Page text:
Review by Arthur McMaster

by Rick Mulkey

Word Press, P.O. Box 541106, Cincinnati, OH 45254-1106
ISBN# 978-1-933456-73-7, 2007
80 pp., $17.00, paper

Few places in America lend themselves more readily to literature than Appalachia--her many stories, her many poems. Few poets give the reader a sense of place as clearly as does Rick Mulkey, who offers something to echo James Wright and his mother lode of woe leaching from Martin's Ferry, Ohio. Mulkey's Toward Any Darkness is surely more visceral than Wright's esteemed lyrical journey, The Bough Will Not Break. In his fourth volume of poetry, Mulkey returns to his ancestral home in Buchanon County, Virginia, where fathers teach a love their sons call loneliness, something the boys want none of. Or do they?

Consider "Lessons in Discarding," where sons:

stand off kicking stones down dirt roads,
eyes dark as veins of coal their fathers load
in Buchanon County mines. Always the entering
into the earth, and only sometimes rising out.

Besides abandoned factories, benign rat snakes and corn snakes, along with several fattened squirrels to periodically populate Mulkey's poems, we find simple people living lives that are uncomplicated only on the surface. Going deeper, we are given to move with the poet into the darkness. Even when blackberry-picking, something foreboding awaits, their "camouflaged bodies coiled into throbbing knots." If ever a sense of doom lay upon a pastoral setting, "[t]he wind hissing in the thicket's leafy undertow," this is that place. James Wright left the blast furnaces along the Ohio River where ennui is defeated only by "suicidally beautiful" violence. Rick Mulkey left something achingly similar in Apps Valley, though we learn from his rich voice that most young men native to the land never really get off US 460, the Coalfields Expressway. What does he see when he looks back?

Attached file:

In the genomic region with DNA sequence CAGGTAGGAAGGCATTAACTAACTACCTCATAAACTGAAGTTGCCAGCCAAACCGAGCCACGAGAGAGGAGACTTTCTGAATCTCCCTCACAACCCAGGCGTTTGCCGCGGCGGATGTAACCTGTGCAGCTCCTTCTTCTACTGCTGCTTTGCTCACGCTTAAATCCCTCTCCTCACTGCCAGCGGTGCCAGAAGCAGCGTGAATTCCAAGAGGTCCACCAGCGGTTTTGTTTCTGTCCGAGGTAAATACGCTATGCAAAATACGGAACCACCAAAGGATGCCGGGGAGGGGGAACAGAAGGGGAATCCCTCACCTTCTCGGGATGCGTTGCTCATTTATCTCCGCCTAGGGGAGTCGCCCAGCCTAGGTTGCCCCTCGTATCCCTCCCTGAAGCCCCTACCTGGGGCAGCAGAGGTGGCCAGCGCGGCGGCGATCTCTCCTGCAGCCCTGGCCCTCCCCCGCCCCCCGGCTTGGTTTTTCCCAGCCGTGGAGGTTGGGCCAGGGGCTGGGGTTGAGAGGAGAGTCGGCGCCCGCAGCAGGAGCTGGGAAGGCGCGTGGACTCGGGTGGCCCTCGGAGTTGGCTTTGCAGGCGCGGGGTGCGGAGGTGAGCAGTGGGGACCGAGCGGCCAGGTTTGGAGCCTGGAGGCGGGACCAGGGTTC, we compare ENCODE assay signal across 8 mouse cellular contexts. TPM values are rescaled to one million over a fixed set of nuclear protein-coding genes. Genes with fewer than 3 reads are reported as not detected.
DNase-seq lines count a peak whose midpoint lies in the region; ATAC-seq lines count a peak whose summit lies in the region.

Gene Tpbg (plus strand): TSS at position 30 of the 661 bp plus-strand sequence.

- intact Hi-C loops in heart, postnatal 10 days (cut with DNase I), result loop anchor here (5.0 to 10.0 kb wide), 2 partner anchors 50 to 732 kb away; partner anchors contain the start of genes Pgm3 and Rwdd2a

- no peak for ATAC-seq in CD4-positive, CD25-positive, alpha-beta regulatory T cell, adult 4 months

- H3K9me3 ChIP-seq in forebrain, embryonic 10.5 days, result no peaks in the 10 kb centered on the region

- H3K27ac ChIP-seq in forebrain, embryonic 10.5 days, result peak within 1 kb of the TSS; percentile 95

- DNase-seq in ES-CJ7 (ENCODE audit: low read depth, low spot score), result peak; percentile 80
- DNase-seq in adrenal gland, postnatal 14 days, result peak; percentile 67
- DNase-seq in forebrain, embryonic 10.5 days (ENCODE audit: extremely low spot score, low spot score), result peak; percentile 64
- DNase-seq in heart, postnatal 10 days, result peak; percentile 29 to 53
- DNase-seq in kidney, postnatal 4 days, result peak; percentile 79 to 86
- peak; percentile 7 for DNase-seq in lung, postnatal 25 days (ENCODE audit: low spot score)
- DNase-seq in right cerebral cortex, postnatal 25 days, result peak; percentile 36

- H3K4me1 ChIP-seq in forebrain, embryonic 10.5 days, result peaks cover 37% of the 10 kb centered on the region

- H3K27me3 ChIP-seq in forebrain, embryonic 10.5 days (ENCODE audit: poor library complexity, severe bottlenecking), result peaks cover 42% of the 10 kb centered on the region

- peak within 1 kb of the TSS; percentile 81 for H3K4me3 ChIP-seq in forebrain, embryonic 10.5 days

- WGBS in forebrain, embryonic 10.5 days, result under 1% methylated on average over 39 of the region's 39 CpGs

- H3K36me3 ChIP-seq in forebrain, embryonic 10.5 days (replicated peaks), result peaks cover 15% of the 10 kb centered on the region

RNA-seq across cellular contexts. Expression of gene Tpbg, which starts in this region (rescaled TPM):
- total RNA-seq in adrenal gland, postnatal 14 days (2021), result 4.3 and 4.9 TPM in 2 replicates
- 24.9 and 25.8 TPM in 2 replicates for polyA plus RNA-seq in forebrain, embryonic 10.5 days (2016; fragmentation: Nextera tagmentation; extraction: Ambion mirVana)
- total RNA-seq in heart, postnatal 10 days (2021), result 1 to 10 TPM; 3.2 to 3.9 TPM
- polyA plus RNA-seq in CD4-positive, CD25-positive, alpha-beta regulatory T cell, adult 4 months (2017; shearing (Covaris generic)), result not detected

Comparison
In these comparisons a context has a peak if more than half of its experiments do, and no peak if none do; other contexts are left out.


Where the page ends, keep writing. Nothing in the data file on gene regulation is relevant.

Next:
[t]he town's only factory
stands abandoned. Its weathered smokestack spires
toward the sun; while below, the tractor meant to mow
thistle idles, cast off
to the side of the road. Children
who played hide-n-seek in the hedges, vanished
years ago.
Front yard deer caught grazing
have turned to stone.

The poet's irony is palpable in this very poem, titled, "Homecoming." He has a keen sense of how little the man will find when he returns, where "even the jays and cardinals are snapshots..." Later, road signs " 'Dangerous Curve,' 'Dead End,' 'Keep Out.'"
Returning briefly to the idea of sons, what men do not want a "re do" when it comes to pleasing their fathers, to understanding them and being understood, to holding on to them? One of Mulkey's most engaging poems is "The Observable Universe," which begs the question, by inference, what is out there that we don't see? Plenty, of course, along with promises we make to one another. He says, "we shared a simple language then." But personal history is never simple, and it takes more than language to keep a promise.
Near the end of this superb little volume Rick Mulkey becomes the father. His young son will be the next to follow another path, just as Mulkey did when he left the weary, worn out Appalachian communities he knew in his youth. The boy, making his father proud, does not so much refuse to connect the inevitable dots as to find new ways they might fit together.



Arthur McMaster teaches creative writing and literature courses at USC Upstate, in South Carolina.  His forthcoming volume is entitled Musical Muse (Orchard Park Press). A graduate of the MFA  program at the University of Florida, he had one poem nominated in 2006 for the Pushcart Prize. 



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